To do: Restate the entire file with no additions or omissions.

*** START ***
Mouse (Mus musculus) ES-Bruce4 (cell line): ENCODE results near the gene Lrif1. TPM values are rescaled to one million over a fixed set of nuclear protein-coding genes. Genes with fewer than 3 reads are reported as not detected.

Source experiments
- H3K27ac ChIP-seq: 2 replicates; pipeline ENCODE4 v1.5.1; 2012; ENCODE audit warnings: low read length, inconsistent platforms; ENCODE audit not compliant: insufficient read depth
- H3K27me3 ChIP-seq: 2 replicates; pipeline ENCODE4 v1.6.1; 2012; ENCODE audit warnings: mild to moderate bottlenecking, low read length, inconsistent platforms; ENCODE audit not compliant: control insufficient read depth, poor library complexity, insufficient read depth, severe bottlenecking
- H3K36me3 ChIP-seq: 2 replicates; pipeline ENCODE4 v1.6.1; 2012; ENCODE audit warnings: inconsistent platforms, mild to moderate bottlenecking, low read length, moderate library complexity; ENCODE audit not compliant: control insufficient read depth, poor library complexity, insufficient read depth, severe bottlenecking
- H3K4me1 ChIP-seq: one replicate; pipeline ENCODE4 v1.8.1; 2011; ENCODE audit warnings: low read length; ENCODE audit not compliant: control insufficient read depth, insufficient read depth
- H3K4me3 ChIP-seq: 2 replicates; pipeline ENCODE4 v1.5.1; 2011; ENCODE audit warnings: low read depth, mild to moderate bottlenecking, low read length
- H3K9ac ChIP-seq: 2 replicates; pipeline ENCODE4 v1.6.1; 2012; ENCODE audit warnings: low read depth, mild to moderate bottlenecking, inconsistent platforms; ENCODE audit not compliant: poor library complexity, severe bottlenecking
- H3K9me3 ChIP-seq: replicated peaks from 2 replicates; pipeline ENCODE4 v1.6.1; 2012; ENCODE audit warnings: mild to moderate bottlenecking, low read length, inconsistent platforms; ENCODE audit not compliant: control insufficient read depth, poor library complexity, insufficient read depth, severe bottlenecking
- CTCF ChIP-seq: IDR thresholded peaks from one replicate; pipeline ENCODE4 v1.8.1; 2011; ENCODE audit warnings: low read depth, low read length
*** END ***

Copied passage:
Mouse (Mus musculus) ES-Bruce4 (cell line): ENCODE results near the gene Lrif1. TPM values are rescaled to one million over a fixed set of nuclear protein-coding genes. Genes with fewer than 3 reads are reported as not detected.

Source experiments
- H3K27ac ChIP-seq: 2 replicates; pipeline ENCODE4 v1.5.1; 2012; ENCODE audit warnings: low read length, inconsistent platforms; ENCODE audit not compliant: insufficient read depth
- H3K27me3 ChIP-seq: 2 replicates; pipeline ENCODE4 v1.6.1; 2012; ENCODE audit warnings: mild to moderate bottlenecking, low read length, inconsistent platforms; ENCODE audit not compliant: control insufficient read depth, poor library complexity, insufficient read depth, severe bottlenecking
- H3K36me3 ChIP-seq: 2 replicates; pipeline ENCODE4 v1.6.1; 2012; ENCODE audit warnings: inconsistent platforms, mild to moderate bottlenecking, low read length, moderate library complexity; ENCODE audit not compliant: control insufficient read depth, poor library complexity, insufficient read depth, severe bottlenecking
- H3K4me1 ChIP-seq: one replicate; pipeline ENCODE4 v1.8.1; 2011; ENCODE audit warnings: low read length; ENCODE audit not compliant: control insufficient read depth, insufficient read depth
- H3K4me3 ChIP-seq: 2 replicates; pipeline ENCODE4 v1.5.1; 2011; ENCODE audit warnings: low read depth, mild to moderate bottlenecking, low read length
- H3K9ac ChIP-seq: 2 replicates; pipeline ENCODE4 v1.6.1; 2012; ENCODE audit warnings: low read depth, mild to moderate bottlenecking, inconsistent platforms; ENCODE audit not compliant: poor library complexity, severe bottlenecking
- H3K9me3 ChIP-seq: replicated peaks from 2 replicates; pipeline ENCODE4 v1.6.1; 2012; ENCODE audit warnings: mild to moderate bottlenecking, low read length, inconsistent platforms; ENCODE audit not compliant: control insufficient read depth, poor library complexity, insufficient read depth, severe bottlenecking
- CTCF ChIP-seq: IDR thresholded peaks from one replicate; pipeline ENCODE4 v1.8.1; 2011; ENCODE audit warnings: low read depth, low read length